Updated: Apr 5
Nithyan Unnikrishnan Painting
This painting reeks of consumption – THE WAY our eyes squint and narrow down to enter the tunnel of expansive information and instant knowledge (like 2-mins Maggi noodles), like everything laid down tantalizingly, symbolic of the grandeur of a red carpet. THE WAY we are unable to use our peripheral vision because we are so consumed by our unquenchable thirst to just guzzle down anything and everything scattered on the immediately visible path, and treat our senses like a bottomless pit. The old man’s closed eyes as he takes a drag, conjures up the same ol’ same ol’ mercantile life and the macabre existence that deters us from appreciating the wondrous vistas existing in this vast spatial arena. The eyes just keep narrowing and narrowing and narrowing, slipping further into a state of wakeful slumber, burying its being in a heap of garbage that the external world keeps pouring out mercilessly. No victory over the senses, no victory over the garbage…
“The mind is obese,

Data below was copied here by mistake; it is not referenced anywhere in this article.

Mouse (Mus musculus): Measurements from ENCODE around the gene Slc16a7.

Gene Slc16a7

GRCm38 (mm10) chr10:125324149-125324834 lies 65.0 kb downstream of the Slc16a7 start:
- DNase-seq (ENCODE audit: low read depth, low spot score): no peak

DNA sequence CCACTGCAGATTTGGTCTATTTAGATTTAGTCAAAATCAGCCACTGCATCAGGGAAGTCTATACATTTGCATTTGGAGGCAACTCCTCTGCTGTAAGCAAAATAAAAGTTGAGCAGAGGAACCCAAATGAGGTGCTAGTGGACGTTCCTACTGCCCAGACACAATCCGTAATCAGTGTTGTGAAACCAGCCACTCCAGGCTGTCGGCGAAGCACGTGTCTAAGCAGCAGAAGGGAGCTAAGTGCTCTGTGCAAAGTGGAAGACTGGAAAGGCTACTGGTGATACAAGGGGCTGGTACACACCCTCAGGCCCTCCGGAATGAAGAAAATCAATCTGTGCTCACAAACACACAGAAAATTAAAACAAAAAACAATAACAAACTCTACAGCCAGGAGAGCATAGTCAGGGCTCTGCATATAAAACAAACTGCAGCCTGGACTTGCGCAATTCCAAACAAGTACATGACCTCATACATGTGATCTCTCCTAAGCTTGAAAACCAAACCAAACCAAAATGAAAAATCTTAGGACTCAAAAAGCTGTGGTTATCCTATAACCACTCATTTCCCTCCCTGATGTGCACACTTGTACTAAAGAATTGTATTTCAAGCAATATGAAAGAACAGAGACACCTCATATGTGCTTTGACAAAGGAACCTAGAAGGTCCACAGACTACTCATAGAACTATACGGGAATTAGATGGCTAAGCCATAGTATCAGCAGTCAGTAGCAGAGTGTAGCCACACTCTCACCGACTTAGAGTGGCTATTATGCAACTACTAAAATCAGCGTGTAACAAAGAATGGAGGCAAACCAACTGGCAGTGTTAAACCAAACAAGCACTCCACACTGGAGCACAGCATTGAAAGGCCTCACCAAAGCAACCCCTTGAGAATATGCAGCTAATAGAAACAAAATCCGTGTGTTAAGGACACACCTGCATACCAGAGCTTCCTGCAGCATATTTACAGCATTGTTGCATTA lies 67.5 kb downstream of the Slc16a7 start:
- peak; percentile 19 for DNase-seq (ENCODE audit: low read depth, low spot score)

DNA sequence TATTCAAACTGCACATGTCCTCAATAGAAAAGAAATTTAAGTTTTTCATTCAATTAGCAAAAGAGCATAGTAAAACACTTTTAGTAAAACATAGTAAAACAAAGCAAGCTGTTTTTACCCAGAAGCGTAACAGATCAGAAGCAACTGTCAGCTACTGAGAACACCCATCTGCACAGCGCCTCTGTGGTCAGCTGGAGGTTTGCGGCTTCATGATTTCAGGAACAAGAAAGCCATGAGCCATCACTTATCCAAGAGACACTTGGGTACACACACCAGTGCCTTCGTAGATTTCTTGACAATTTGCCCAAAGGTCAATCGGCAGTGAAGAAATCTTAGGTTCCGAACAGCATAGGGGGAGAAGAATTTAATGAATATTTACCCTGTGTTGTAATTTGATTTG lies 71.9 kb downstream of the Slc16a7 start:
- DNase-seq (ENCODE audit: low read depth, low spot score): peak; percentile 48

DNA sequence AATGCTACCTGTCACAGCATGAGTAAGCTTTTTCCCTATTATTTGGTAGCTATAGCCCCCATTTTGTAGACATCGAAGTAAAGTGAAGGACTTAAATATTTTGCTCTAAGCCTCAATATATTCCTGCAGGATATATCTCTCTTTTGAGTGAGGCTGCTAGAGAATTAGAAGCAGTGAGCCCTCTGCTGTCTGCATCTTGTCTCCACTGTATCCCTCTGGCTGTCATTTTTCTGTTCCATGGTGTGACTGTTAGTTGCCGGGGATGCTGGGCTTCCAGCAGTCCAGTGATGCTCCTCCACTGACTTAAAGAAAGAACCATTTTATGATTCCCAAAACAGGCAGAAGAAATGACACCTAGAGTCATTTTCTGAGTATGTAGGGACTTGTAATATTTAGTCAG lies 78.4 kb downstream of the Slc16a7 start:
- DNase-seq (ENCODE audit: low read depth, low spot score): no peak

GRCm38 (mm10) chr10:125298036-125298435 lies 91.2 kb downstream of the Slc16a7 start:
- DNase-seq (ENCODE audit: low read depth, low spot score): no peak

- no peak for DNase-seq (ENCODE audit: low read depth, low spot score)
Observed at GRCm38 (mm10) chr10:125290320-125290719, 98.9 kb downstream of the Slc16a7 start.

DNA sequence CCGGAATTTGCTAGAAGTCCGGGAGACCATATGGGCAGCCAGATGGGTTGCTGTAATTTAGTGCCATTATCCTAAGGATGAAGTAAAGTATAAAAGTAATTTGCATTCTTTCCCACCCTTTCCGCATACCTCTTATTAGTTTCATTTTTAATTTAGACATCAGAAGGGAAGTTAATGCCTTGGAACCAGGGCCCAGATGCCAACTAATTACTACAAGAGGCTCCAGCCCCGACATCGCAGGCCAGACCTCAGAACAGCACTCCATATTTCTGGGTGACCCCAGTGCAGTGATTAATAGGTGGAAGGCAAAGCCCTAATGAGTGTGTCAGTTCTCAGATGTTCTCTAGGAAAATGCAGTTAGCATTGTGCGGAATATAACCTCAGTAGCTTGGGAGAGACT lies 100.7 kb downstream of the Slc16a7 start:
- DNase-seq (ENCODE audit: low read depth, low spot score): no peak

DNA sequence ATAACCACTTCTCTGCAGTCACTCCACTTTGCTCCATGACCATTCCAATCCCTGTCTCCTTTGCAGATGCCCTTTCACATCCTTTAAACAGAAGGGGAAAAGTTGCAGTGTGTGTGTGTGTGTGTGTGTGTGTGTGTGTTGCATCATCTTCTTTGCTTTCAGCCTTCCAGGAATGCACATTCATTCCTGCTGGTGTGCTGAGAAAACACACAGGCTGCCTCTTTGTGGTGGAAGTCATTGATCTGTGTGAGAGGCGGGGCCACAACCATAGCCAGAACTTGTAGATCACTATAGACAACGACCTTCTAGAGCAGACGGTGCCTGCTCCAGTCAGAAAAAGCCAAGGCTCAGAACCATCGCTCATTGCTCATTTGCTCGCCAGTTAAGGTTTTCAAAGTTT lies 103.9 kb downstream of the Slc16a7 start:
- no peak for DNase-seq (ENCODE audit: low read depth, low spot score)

It chomps and chews all day,
It pats itself on its back, and tells itself that it’s no mean feat,
And then it wonders,
Where is the emptiness after all…”
But then Nityan Unnikrishnan’s creations almost always make you think of varied possibilities and multiple trajectories.
The other possibility that strikes is that the old man is a creative soul who’s simply looking for some inspiration. He’s taking a break from his mundane mess by seeking solace in the circus of bulletin world. The pictures in the background are perhaps paintings created by him – from the heart-wrenching famine to Baba Ramdev’s steely yogic resolve that makes even the femme fatale shudder under her bosom – hugging blouse. Maybe he’s a satirist who uses derision and his paint brush to capture the world. And in the process, he wanders the undulating roads of the ‘status-quo-ish landscape’.
An artist or a consumer, an exhausted old man spending the fag end of his life enmeshed in a world of vicarious adventure or an observer who likes to hang himself upside down in the physical realm, at the end of the day the artist’s perception is the artist’s perception. Neither you nor I can make absolute sense out of it, we can only interpret, project and tell ourselves lovely stories.
The vintage green window is reminiscent of a typical Kolkata window entrenched atop most Bengali households. The proverbial pillar of news – The Telegraph, an English daily published in Kolkata in 80s, the typical smoker’s countenance and the artistic shirt confirm my doubts that the painter has been highly inspired by the laid-back disposition of the ‘Bangla manush’.
Nevertheless a creation brimming with paradoxes, and a style so enigmatic, you will want to keep weaving different stories around it…
Art Location: Chatterjee & Lal
Also read: Complaining Man II by Abul Hisham